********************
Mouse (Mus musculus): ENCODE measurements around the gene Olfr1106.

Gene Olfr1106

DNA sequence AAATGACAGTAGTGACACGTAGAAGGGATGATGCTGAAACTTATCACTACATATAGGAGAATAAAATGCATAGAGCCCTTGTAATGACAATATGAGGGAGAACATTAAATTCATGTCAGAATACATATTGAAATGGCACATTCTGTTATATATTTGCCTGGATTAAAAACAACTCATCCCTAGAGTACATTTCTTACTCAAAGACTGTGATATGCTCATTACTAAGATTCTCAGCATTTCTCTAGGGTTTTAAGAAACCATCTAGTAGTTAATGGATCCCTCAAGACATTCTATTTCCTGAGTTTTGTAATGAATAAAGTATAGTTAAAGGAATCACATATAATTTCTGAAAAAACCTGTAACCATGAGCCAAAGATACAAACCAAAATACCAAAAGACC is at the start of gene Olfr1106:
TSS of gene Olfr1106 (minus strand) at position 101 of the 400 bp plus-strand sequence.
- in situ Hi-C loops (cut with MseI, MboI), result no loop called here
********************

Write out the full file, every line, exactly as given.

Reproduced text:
Mouse (Mus musculus): ENCODE measurements around the gene Olfr1106.

Gene Olfr1106

DNA sequence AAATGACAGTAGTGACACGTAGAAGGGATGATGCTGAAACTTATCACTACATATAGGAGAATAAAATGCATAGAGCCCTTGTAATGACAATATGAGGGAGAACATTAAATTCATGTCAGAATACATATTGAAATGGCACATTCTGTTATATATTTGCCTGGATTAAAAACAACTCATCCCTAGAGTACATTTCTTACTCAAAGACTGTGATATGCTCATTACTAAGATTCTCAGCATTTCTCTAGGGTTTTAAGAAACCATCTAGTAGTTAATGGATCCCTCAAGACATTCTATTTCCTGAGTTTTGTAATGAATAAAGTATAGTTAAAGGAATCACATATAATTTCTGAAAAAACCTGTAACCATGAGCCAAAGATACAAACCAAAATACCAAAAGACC is at the start of gene Olfr1106:
TSS of gene Olfr1106 (minus strand) at position 101 of the 400 bp plus-strand sequence.
- in situ Hi-C loops (cut with MseI, MboI), result no loop called here